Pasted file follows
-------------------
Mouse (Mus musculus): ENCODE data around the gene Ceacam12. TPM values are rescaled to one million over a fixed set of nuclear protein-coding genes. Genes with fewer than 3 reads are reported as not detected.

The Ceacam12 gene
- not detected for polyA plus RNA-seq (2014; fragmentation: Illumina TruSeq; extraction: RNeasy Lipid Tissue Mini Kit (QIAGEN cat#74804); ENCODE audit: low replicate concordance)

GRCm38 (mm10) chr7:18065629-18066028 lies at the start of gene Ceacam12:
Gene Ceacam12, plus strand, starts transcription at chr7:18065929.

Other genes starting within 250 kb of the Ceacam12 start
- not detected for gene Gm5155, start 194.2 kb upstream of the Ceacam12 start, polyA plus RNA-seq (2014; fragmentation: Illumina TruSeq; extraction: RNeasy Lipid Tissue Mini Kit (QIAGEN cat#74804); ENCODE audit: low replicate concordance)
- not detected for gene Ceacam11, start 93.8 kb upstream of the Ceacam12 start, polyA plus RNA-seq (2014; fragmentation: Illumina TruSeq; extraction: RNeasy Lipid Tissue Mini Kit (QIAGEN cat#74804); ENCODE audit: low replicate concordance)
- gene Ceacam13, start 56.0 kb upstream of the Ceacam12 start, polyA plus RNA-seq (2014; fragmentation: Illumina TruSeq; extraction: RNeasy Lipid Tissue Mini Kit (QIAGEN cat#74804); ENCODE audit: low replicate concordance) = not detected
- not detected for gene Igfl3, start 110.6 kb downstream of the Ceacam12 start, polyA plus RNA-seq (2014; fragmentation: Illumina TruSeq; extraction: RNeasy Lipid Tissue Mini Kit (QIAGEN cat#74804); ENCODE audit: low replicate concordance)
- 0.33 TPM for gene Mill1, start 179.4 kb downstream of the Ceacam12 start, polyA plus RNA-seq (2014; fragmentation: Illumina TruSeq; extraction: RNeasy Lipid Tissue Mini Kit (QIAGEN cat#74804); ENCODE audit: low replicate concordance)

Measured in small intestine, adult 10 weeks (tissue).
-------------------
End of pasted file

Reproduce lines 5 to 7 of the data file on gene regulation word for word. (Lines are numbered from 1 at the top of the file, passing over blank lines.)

Gene Ceacam12, plus strand, starts transcription at chr7:18065929.

Other genes starting within 250 kb of the Ceacam12 start
- not detected for gene Gm5155, start 194.2 kb upstream of the Ceacam12 start, polyA plus RNA-seq (2014; fragmentation: Illumina TruSeq; extraction: RNeasy Lipid Tissue Mini Kit (QIAGEN cat#74804); ENCODE audit: low replicate concordance)